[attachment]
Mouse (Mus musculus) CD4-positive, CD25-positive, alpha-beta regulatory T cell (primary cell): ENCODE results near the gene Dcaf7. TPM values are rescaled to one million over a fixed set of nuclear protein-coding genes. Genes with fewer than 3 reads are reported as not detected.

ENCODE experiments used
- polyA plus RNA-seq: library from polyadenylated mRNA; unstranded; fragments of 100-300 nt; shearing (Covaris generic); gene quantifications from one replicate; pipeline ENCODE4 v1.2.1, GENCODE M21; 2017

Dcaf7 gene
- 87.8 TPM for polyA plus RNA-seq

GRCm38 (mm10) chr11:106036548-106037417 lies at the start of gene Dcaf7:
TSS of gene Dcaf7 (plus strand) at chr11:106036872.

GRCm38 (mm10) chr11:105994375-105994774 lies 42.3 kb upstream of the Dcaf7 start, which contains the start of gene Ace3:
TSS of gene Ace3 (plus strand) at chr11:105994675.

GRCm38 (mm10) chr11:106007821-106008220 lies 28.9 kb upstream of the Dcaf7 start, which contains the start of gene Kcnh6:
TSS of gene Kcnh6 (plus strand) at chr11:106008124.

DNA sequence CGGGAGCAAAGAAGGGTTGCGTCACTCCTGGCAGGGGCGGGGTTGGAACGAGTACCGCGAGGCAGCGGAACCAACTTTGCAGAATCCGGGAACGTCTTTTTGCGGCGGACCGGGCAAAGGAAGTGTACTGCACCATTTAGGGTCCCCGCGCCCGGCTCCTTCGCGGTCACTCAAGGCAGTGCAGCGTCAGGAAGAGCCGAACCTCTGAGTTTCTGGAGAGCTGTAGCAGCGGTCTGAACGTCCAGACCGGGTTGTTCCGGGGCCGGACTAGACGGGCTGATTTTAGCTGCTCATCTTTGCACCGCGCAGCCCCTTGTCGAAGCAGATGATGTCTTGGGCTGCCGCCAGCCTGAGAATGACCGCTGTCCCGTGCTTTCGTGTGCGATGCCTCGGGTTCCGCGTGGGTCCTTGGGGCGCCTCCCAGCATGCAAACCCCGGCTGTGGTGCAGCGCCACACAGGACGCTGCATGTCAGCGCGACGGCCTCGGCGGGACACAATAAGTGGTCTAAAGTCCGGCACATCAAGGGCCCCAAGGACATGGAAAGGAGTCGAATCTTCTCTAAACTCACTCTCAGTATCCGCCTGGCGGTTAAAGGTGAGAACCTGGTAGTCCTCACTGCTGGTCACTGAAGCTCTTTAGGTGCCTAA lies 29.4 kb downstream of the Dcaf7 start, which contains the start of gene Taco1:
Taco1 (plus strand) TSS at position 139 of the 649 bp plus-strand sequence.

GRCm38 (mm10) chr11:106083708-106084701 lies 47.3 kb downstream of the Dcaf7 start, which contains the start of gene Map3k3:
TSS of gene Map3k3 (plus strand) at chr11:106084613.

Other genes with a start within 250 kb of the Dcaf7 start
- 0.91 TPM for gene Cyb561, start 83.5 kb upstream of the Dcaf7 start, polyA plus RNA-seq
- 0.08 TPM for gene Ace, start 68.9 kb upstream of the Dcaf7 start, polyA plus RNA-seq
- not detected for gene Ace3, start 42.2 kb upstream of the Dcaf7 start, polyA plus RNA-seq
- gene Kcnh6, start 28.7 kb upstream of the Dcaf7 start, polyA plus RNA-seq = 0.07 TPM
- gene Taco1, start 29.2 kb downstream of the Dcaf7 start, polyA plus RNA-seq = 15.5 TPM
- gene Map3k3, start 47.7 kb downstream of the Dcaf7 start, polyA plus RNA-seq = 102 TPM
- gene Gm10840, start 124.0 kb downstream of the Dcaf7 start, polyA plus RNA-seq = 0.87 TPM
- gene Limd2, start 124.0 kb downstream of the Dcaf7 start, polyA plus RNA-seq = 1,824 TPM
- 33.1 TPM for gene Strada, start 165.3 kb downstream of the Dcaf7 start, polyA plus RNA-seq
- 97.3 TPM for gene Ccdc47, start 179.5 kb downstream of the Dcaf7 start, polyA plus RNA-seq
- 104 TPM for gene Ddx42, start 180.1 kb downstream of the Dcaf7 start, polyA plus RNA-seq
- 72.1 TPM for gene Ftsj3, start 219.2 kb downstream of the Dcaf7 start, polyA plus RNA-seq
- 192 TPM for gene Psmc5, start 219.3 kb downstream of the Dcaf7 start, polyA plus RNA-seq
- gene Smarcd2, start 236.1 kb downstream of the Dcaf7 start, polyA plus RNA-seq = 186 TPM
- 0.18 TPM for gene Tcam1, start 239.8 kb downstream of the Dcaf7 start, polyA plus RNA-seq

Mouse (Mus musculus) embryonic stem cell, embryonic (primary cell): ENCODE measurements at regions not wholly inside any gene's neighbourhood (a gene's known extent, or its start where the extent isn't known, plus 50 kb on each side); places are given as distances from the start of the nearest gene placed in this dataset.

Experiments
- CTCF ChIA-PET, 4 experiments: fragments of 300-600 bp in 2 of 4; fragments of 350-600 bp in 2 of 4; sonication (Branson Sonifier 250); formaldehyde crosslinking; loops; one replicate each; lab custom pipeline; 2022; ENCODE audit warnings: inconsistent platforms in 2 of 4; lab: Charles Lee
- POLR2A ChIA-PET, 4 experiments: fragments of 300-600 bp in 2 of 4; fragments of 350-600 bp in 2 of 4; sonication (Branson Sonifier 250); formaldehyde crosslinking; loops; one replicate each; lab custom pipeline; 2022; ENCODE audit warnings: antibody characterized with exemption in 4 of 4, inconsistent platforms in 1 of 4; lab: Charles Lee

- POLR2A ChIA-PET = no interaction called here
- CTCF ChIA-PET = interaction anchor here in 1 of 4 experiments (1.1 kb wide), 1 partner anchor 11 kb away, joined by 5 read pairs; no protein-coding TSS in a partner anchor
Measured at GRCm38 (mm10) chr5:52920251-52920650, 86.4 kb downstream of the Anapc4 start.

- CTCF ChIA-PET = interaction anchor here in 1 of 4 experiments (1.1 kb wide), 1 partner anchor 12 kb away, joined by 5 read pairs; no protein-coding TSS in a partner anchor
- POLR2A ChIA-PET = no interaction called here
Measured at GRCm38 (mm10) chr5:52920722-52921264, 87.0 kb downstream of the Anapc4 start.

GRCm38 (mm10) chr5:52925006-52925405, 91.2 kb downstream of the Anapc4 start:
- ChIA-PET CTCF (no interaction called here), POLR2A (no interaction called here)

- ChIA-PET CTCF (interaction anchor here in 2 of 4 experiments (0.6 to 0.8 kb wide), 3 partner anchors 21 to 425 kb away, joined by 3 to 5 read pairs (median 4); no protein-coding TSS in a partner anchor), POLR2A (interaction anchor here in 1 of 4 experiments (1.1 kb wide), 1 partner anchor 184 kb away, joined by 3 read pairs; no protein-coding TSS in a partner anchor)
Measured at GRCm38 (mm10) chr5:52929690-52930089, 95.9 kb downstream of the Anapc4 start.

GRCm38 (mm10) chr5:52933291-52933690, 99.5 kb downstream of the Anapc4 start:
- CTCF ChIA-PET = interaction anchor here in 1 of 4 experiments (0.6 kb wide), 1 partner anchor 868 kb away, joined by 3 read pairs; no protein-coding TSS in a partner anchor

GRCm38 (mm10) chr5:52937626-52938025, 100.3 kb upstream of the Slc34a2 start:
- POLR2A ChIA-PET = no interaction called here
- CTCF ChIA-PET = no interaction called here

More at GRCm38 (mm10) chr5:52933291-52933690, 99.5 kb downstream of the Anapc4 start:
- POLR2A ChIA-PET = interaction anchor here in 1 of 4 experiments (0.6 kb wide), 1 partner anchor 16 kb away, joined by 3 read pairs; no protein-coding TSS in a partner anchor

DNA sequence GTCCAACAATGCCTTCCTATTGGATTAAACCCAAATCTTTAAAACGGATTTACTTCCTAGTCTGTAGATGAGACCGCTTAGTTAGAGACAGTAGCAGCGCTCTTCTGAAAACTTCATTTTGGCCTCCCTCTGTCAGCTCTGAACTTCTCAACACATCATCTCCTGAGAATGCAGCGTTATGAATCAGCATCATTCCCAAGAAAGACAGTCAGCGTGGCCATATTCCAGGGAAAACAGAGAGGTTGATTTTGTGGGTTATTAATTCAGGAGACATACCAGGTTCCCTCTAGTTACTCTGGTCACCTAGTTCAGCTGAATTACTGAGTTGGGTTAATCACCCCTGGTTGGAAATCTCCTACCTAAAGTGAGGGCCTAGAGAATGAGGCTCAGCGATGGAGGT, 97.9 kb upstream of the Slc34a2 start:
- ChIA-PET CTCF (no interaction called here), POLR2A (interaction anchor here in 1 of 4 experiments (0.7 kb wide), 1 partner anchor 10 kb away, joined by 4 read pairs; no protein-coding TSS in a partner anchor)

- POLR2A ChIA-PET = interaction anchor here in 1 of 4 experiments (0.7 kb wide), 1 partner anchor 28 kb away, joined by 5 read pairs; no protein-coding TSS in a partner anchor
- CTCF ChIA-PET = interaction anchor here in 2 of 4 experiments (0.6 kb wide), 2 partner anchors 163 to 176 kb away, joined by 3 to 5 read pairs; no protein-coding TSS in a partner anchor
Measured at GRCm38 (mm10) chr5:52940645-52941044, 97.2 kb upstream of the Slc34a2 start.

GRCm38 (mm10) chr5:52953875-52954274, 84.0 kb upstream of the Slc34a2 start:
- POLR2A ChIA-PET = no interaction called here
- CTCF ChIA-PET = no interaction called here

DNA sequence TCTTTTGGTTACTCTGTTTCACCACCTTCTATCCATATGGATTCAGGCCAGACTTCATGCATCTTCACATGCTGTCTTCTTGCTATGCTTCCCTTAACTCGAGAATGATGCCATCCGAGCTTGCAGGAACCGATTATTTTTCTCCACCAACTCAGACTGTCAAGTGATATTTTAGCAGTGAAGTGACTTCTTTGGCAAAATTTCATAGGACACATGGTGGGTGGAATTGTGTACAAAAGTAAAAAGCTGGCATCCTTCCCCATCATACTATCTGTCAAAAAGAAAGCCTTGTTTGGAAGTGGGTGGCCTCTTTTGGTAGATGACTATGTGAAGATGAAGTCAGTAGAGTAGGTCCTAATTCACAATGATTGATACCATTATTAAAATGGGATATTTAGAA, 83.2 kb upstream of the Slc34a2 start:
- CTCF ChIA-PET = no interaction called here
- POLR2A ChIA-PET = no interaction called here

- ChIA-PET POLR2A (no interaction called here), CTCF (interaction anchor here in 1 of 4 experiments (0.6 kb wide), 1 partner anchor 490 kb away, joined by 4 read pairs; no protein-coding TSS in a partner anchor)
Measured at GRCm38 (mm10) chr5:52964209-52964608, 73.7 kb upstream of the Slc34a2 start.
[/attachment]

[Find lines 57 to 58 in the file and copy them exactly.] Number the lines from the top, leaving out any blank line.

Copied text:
Measured at GRCm38 (mm10) chr5:52940645-52941044, 97.2 kb upstream of the Slc34a2 start.

GRCm38 (mm10) chr5:52953875-52954274, 84.0 kb upstream of the Slc34a2 start: